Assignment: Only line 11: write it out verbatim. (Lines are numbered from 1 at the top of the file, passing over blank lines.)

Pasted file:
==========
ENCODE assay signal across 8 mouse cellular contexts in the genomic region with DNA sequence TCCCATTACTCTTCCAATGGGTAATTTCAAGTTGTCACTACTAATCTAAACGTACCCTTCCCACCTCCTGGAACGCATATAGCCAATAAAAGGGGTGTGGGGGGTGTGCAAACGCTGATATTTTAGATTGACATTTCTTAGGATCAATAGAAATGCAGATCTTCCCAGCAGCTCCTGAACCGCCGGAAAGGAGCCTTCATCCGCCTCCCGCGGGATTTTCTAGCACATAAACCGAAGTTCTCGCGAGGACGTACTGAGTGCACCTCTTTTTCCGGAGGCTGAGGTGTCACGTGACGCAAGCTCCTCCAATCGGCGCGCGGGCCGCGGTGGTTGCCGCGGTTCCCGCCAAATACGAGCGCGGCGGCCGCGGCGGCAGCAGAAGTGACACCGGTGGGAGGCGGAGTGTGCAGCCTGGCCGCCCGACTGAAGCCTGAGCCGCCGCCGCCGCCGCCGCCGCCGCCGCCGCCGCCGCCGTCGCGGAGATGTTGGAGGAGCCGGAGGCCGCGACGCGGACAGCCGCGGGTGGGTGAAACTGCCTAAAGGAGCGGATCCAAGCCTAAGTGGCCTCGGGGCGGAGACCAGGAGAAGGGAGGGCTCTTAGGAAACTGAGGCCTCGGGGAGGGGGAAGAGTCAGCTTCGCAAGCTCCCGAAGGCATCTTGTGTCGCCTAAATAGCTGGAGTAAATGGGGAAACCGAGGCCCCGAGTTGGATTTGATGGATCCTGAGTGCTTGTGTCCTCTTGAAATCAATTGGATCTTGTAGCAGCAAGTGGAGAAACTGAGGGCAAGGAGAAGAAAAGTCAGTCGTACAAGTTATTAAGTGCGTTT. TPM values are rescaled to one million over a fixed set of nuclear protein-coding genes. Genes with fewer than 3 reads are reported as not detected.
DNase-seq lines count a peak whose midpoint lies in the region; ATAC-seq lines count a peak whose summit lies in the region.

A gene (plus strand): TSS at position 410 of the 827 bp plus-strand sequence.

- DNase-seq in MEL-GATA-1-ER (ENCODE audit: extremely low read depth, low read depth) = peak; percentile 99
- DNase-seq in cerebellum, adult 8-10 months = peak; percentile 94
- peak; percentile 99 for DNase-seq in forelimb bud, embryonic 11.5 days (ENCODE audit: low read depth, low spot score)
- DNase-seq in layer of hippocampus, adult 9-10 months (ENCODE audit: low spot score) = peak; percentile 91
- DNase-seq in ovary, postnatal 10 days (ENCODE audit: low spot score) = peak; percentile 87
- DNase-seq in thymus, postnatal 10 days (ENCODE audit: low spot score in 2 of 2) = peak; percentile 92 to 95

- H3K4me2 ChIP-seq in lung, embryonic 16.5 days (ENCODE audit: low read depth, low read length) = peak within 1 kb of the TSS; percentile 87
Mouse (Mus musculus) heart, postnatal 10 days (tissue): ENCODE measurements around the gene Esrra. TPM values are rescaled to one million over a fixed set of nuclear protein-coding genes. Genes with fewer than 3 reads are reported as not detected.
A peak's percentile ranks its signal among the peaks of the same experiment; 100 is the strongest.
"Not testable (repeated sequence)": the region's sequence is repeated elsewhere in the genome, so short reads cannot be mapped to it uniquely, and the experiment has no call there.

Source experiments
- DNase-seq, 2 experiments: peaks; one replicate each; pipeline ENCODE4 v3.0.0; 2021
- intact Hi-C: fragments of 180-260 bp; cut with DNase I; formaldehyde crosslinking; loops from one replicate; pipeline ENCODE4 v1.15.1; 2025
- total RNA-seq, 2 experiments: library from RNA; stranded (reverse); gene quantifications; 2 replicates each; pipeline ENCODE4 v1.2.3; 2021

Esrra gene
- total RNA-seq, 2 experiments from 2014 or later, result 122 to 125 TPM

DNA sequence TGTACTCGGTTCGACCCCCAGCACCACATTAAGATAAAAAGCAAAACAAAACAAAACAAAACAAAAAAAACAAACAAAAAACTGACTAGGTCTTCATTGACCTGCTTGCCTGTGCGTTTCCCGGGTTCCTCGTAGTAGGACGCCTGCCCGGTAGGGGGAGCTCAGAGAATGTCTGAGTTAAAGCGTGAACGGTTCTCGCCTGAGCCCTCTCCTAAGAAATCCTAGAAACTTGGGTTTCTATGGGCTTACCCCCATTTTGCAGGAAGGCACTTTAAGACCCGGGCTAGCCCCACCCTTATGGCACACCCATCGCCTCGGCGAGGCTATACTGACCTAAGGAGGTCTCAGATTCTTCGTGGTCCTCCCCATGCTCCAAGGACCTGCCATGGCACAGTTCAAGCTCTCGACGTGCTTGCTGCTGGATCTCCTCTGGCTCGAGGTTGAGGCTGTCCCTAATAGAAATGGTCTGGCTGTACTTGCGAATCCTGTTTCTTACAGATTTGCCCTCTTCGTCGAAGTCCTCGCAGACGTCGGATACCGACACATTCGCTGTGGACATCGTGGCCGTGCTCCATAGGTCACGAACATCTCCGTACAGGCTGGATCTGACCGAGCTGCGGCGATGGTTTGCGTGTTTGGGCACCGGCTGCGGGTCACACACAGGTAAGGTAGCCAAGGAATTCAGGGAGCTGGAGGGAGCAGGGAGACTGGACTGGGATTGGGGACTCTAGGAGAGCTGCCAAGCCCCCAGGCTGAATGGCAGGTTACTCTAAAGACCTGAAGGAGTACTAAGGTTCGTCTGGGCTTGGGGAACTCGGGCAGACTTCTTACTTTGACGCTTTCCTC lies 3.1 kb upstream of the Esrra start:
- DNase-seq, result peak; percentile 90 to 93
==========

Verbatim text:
Mouse (Mus musculus) heart, postnatal 10 days (tissue): ENCODE measurements around the gene Esrra. TPM values are rescaled to one million over a fixed set of nuclear protein-coding genes. Genes with fewer than 3 reads are reported as not detected.